Acute Cardiovascular Responses to the Application of Manual Lymphatic Drainage in Different Body Regions
Murat Esmer, MSc,1 Ilke Keser, PhD,1 Dilek Erer, MD,2 and Buse Kupeli, MSc1. Lymphatic Research Biology 2018
Background: The purpose of this study was to investigate acute cardiovascular responses to manual lymphatic drainage (MLD) on different parts of the body.
Materials and Methods: Thirty healthy individuals (10 women and 20 men) participated in the study voluntarily. Heart rate (HR), systolic blood pressure (SBP), diastolic blood pressure (DBP), respiration frequency, and oxygen saturation were measured before and after MLD was applied to different regions of the body (neck, abdomen, anastomosis, arm, and leg). HR, SBP, and DBP were measured with a sphygmomanometer (OMRON, USA) and oxygen saturation was measured with a pulse oximeter.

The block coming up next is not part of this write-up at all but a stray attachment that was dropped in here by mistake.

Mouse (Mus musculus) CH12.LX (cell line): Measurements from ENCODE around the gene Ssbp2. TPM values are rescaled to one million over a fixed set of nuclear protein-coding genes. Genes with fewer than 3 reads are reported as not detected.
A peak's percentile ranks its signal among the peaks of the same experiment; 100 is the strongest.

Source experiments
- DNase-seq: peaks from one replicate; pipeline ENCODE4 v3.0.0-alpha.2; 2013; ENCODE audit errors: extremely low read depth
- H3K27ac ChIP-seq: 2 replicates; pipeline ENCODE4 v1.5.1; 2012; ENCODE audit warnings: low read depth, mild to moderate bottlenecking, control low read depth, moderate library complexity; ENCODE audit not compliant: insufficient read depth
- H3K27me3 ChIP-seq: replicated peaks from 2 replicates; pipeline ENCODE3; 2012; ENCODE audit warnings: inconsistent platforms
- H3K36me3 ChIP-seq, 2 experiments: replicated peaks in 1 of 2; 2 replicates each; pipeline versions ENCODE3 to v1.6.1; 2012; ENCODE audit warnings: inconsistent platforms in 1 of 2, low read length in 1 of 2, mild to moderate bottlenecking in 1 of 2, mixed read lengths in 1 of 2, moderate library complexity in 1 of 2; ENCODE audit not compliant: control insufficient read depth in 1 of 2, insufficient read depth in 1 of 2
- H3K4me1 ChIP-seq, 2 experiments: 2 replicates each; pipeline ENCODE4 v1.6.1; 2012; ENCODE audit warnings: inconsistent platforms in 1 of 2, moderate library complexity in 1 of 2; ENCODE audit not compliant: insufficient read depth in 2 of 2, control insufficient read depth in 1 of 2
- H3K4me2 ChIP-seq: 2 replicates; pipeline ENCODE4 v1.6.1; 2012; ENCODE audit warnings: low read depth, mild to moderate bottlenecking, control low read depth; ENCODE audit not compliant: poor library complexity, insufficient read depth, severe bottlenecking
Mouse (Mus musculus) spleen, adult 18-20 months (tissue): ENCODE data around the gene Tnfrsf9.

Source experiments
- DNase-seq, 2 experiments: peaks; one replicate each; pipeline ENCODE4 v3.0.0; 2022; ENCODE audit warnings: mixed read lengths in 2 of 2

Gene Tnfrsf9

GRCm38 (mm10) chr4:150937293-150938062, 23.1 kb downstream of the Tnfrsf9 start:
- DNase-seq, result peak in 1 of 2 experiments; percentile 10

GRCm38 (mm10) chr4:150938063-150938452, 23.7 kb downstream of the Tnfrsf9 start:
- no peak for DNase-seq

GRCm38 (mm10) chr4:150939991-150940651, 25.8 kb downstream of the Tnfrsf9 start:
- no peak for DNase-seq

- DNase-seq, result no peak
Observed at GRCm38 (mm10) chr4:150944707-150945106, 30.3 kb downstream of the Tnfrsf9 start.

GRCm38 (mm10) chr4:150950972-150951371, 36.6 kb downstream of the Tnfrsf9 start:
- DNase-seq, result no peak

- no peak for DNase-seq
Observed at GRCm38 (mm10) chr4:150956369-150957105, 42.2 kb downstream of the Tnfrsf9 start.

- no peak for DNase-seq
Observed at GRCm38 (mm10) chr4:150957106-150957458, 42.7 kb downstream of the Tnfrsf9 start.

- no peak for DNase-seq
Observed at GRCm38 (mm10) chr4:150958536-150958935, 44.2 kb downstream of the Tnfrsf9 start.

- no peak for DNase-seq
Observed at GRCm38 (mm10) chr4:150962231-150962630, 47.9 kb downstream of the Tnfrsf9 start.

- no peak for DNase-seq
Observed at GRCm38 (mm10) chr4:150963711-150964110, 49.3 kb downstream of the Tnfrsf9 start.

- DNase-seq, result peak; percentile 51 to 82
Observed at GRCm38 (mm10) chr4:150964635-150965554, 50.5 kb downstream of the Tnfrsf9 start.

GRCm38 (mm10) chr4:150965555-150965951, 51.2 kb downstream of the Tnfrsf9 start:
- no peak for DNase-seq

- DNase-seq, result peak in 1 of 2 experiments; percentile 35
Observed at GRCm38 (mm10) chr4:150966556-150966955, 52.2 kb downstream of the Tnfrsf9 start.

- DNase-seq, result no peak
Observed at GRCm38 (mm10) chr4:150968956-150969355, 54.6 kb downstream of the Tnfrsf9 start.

Results: Increase in DBP was seen after abdominal drainage (p=0.038); reduction in SBP (p=0.002) and DBP (p=0.004) after neck drainage; reduction in SBP (p<0.001) and HR (p=0.004) after arm drainage; and reduction in SBP and DBP after leg drainage. There was no change in the oxygen saturation levels of participants after MLD (p>0.05).
Conclusions: In healthy subjects, the effects of MLD were found to vary according to the region of application. This study signals that the cardiovascular effects of MLD treatment vary in different regions of the body.